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Cathedrals of steam : how London's great stations were built - and how they transformed the city

Wolmar, Christian2020
Books
London hosts twelve major railway stations, more than any other city in the world. They range from the grand and palatial, such as King's Cross and Paddington, to the modest and lesser known, such as Fenchurch Street and Cannon Street. These monuments to the railway age are the hub of London's transport system and their development, decline and recent renewal have determined the history of the capital in many ways. Built between 1836 and 1899 by competing private railway companies seeking to outdo one another, the construction of these terminuses caused tremendous upheaval and had a widespread impact on their local surroundings. What were once called 'slums' were demolished, green spaces and cemeteries were concreted over, and vast marshalling yards, engine sheds and carriage depots sprung up in their place. In a compelling and dramatic narrative, Christian Wolmar traces the development of these magnificent cathedrals of steam, provides unique insights into their history, with many entertaining anecdotes, and celebrates the recent transformation of several of these stations into wonderful blends of the old and the new.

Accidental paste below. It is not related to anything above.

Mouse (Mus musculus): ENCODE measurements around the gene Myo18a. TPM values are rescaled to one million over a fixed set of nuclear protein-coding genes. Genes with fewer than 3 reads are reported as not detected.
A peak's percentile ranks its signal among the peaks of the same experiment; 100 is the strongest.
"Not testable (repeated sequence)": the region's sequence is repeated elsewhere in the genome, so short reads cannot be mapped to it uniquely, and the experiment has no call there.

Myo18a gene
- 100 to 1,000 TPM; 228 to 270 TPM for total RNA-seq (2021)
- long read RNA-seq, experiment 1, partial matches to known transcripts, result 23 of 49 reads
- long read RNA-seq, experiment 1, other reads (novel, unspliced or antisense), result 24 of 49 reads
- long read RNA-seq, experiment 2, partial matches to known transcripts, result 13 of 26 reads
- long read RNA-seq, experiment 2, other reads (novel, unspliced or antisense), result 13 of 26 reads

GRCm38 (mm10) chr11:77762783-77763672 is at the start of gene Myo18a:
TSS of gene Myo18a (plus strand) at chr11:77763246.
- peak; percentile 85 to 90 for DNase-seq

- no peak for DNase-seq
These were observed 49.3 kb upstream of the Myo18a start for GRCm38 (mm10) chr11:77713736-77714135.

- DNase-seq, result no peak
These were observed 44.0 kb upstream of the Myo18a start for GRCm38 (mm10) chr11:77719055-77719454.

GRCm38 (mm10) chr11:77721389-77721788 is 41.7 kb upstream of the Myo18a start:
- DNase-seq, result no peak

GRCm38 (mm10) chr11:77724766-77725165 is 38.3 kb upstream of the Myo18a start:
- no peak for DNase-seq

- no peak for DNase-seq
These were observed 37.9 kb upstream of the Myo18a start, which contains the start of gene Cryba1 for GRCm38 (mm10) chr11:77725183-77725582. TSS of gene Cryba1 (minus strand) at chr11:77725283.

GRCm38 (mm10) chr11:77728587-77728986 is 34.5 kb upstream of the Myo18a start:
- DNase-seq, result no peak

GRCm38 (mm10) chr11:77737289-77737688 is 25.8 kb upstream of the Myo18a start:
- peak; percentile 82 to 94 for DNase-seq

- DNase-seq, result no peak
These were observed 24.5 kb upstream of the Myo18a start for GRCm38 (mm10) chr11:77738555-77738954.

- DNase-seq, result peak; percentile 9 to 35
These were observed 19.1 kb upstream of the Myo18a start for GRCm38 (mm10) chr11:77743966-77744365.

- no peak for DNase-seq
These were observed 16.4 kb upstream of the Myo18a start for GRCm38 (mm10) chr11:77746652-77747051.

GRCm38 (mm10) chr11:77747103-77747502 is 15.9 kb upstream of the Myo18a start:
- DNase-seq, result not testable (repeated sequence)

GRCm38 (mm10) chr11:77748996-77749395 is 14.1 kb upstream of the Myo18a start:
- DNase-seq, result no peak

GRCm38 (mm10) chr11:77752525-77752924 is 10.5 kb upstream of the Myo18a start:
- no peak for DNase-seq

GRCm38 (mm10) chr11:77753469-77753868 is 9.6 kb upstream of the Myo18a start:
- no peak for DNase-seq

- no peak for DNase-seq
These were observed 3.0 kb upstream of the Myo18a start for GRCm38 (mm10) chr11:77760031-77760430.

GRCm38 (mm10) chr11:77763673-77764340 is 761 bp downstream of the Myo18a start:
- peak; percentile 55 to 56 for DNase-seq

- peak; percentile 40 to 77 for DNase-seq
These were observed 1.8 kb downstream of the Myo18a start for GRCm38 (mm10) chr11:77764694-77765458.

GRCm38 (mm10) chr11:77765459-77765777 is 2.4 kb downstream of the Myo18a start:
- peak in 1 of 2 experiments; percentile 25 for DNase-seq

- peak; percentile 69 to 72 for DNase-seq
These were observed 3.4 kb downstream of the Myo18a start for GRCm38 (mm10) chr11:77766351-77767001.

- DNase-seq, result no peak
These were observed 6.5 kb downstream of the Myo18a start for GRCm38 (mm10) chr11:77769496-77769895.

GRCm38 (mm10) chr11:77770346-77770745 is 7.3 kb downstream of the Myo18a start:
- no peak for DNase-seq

Author:
Imprint:
London : Atlantic Books, 2020.©2020
Collation:
x, 337 pages, 16 unnumbered pages of plates : illustrations (some colour), maps (some colour) ; 24 cm.
Notes:
Includes bibliographical references and index.
ISBN:
97817864992029781786499202
Dewey class:
385.31409421385.314
Language:
English
BRN:
381664
LocationCollectionCall numberStatus/Desc
Brighton LibraryHistory385.314 WOLAvailable
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